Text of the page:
When you work out, what’s your ultimate goal? Is it solely to pack on muscle to look jacked, or do you want to move better, perform at the highest level for sports and life, and fill out your clothes to look your best? We’re guessing if you had your pick, you’d go with the full-body benefits of option two. That’s why your training needs to target more than just your mirror muscle groups (think biceps, abs, and quads) and expand its focus to include exercises to develop other muscles—namely strong, healthy hamstrings.
Training your hamstrings will allow you to run faster, jump higher, and handle more weight on leg day when it comes time to take on some of the bigger compound movements that utilize multiple muscle groups and serve as the bedrock of any balanced strength program. Unfortunately, lots of guys neglect the hammies, preferring instead to focus on the anteriorly located (meaning at the front side of the body) quads.
Sure, you’ll look impressive when you roll up your gym shorts and flex your quads for your reflection, showing off that teardrop-shaped muscle above the knee—but you’ll get better all-around performance if you shift some of that attention to the backside of your body, where your hamstring and glute muscles are located. Don’t get us wrong; you should still give your quads attention, too. They’re essential for a well-rounded lower body, key for hip flexion and knee extension. But if you want to develop power, your hamstrings (along with your glutes) will be your engine.
The Functions of the Hamstrings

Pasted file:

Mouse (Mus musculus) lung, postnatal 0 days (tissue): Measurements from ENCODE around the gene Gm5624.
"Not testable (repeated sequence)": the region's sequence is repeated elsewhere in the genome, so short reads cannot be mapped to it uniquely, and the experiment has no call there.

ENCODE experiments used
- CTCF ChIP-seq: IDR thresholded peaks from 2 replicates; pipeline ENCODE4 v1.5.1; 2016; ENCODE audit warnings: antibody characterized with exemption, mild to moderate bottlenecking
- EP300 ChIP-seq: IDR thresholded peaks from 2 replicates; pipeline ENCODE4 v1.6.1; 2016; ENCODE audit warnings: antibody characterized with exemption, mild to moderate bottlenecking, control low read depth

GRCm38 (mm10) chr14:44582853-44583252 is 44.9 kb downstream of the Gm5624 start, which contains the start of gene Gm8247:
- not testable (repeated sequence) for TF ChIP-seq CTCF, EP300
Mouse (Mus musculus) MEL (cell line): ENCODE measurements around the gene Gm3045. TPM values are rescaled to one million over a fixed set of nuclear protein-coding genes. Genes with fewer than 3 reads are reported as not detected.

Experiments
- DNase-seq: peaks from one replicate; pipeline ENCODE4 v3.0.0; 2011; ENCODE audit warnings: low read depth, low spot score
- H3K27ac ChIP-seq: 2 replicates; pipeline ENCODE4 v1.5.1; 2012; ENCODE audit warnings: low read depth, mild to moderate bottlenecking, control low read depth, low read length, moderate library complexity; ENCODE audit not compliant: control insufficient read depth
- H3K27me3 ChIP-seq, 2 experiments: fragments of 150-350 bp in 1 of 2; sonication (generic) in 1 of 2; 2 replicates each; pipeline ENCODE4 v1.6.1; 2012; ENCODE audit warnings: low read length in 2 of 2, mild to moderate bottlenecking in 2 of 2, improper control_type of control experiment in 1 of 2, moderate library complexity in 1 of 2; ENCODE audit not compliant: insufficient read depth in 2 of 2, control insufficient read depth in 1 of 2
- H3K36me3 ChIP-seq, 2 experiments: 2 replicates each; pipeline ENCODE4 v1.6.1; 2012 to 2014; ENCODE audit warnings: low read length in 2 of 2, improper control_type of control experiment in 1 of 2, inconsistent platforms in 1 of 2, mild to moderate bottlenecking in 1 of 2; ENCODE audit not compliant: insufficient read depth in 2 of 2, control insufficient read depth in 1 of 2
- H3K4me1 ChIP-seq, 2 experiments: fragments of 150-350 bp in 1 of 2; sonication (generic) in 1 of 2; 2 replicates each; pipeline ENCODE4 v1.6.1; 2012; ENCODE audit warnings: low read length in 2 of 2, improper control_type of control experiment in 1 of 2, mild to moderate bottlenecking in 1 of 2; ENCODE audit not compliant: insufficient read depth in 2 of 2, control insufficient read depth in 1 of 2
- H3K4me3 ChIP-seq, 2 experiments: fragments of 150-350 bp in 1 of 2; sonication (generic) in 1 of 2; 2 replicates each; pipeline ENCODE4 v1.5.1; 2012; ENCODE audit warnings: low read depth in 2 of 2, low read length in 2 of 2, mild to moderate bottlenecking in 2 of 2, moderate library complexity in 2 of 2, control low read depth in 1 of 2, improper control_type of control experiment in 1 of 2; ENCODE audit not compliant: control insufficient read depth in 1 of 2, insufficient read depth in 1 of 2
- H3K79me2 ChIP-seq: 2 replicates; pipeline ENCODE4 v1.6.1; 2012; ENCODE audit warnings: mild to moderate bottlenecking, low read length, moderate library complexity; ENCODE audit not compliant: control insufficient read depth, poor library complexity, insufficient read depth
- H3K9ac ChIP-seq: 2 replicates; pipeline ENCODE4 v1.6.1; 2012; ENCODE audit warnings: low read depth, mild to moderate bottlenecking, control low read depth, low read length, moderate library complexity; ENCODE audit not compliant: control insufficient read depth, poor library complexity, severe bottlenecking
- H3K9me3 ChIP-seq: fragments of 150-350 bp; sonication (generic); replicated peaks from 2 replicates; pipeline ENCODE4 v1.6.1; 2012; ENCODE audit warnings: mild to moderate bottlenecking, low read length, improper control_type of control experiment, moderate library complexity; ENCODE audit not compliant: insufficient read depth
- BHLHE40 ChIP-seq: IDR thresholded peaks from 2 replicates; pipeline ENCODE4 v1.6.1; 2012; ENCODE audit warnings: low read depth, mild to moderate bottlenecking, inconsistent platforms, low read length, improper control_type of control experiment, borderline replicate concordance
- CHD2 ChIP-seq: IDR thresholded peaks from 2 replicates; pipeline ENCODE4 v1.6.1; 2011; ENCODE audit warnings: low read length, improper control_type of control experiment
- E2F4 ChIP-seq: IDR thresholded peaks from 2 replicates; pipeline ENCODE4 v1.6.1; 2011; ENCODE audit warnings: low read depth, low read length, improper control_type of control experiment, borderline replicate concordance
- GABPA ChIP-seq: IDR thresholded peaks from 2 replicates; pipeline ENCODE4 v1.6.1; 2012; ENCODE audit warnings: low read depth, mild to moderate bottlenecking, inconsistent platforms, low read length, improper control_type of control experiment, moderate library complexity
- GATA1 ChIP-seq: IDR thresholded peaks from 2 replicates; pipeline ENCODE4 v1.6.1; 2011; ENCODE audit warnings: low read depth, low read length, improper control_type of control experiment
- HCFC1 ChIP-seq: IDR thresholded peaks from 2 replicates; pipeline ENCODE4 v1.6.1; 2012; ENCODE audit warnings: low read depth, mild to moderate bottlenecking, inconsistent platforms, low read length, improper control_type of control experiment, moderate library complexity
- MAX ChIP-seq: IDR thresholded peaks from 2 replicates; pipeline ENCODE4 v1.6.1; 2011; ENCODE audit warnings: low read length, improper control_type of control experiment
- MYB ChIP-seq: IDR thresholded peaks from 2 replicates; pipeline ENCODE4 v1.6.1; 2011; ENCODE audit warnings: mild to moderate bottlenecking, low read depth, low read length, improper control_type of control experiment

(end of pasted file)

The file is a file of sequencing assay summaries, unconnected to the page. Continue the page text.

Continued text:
This comes down to what the muscle actually does for you.
The hamstrings are a rare and unique lower-body muscle group that actually acts at two joints. Flexing your hamstrings will bend your knee, much as you do during leg curls. Your hamstrings also act on your hip joint too, driving your hips into “extension,” essentially pushing your hips forward directly under your spine.
Both motions are key to your general movement, and they’re even more important for athleticism. Powerful hip extension, in fact, is widely acknowledged as a key trait for sprinting, jumping, bounding, and lunging.
All of that is exactly why you want to make sure to attack your hamstrings with some vigorous training every week. And here’s how you can do that.
A Hamstrings Anatomy Lesson
Your hamstrings actually consist of three main muscles: the semimembranosus, the semitendinosus, and the biceps femoris. The biceps femoris includes two separate heads, a long head and a short head.
Both semis and the long head of the biceps femoris originate at the ischial tuberosity in the pelvis—and that’s important. That means they are involved in hip extension. What’s hip extension? That’s what happens when you stand up straight, and your thigh and torso straighten out. (The short head of the biceps femoris originates at the shaft of the femur, or thigh bone.)
This means that hip extension moves like glute bridges, and even the final act of standing up fully straight and pushing your pelvis forward during a squat, will recruit a lot of hamstring muscle (although these moves won’t recruit the short head of the biceps femoris). Don’t discount such moves when training hamstrings.
Meanwhile, all your hamstring muscles are active during knee flexion, the bending of your knee. Semimembranosus and semitendinosus insert at the tibia, while the biceps femoris insert at the head of the fibula. That placement means your lower leg internally rotates because of the semis, while it externally rotates because of the biceps femoris. This means you can create focus on different muscles by thinking about tibial rotation.
Your Hamstrings’ Opposing Muscle Group
The hamstrings are commonly known as the opposing muscle group to the quadriceps, but that doesn’t mean that when one of these muscles is working, the other group is relaxed. Hamstrings and quads work together; in order to stand, you must exhibit both hip extension and knee extension.